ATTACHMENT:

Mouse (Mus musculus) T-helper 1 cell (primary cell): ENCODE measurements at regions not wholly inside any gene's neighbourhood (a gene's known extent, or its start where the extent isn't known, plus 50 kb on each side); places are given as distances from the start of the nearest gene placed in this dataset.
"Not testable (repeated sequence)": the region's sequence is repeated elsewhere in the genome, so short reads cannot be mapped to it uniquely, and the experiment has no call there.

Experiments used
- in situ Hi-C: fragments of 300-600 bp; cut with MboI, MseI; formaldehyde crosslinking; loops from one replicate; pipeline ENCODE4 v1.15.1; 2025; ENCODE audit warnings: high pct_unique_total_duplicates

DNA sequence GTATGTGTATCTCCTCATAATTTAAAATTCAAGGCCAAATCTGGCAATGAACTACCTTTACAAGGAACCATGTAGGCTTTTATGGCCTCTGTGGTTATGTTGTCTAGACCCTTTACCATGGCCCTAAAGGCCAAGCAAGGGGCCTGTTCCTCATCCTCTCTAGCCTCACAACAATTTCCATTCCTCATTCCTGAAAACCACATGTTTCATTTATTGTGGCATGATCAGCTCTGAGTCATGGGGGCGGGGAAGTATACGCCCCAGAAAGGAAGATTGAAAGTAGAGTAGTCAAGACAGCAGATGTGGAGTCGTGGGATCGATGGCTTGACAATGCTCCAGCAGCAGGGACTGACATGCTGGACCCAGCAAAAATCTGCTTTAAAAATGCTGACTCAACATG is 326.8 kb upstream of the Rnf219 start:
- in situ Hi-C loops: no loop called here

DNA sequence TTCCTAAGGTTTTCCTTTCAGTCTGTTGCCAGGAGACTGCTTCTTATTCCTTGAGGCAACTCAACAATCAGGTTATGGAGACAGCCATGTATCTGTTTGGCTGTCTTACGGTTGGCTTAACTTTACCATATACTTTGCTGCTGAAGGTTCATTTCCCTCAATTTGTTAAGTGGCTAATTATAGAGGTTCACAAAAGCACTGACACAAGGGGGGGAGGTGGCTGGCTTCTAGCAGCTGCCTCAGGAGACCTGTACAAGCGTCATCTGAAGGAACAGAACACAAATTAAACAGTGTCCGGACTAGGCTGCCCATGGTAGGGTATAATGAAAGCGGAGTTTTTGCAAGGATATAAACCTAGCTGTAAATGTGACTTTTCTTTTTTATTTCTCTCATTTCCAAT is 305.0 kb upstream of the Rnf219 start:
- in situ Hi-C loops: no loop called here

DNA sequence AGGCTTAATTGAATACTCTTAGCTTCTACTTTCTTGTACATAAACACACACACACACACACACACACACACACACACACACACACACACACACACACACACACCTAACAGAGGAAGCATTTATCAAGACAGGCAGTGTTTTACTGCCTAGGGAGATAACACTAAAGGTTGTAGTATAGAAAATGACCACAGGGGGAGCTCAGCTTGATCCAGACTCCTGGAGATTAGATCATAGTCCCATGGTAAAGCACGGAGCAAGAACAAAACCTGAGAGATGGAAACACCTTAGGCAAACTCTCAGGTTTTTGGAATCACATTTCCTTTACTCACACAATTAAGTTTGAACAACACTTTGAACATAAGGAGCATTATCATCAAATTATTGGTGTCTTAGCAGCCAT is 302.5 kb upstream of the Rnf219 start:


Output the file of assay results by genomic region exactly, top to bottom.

Mouse (Mus musculus) T-helper 1 cell (primary cell): ENCODE measurements at regions not wholly inside any gene's neighbourhood (a gene's known extent, or its start where the extent isn't known, plus 50 kb on each side); places are given as distances from the start of the nearest gene placed in this dataset.
"Not testable (repeated sequence)": the region's sequence is repeated elsewhere in the genome, so short reads cannot be mapped to it uniquely, and the experiment has no call there.

Experiments used
- in situ Hi-C: fragments of 300-600 bp; cut with MboI, MseI; formaldehyde crosslinking; loops from one replicate; pipeline ENCODE4 v1.15.1; 2025; ENCODE audit warnings: high pct_unique_total_duplicates

DNA sequence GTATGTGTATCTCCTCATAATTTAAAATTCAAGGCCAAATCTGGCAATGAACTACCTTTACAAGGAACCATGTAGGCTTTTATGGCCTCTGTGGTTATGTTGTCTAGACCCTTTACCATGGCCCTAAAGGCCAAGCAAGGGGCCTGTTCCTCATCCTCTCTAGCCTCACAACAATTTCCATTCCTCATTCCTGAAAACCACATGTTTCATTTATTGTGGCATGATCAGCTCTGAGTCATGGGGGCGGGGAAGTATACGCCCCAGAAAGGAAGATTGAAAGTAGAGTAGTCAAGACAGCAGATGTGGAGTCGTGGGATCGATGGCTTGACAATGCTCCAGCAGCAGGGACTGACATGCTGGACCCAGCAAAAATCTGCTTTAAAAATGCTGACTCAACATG is 326.8 kb upstream of the Rnf219 start:
- in situ Hi-C loops: no loop called here

DNA sequence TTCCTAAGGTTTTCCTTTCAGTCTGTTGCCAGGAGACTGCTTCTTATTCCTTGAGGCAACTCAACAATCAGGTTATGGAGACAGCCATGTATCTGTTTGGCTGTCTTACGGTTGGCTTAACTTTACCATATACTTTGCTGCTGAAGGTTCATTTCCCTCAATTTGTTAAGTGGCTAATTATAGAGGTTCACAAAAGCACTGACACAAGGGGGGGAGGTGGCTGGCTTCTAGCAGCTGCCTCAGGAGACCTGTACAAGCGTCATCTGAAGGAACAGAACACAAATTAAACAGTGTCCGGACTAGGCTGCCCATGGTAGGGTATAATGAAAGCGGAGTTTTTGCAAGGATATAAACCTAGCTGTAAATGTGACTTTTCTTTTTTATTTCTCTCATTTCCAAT is 305.0 kb upstream of the Rnf219 start:
- in situ Hi-C loops: no loop called here

DNA sequence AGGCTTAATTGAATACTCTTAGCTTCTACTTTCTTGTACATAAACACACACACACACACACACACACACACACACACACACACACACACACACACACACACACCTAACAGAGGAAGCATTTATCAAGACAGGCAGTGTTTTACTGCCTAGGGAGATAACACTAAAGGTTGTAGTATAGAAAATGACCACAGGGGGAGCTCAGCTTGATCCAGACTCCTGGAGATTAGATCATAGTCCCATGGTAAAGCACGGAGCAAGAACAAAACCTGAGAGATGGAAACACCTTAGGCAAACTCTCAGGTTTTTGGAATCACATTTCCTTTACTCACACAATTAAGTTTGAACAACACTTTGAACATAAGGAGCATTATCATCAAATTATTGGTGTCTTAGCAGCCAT is 302.5 kb upstream of the Rnf219 start: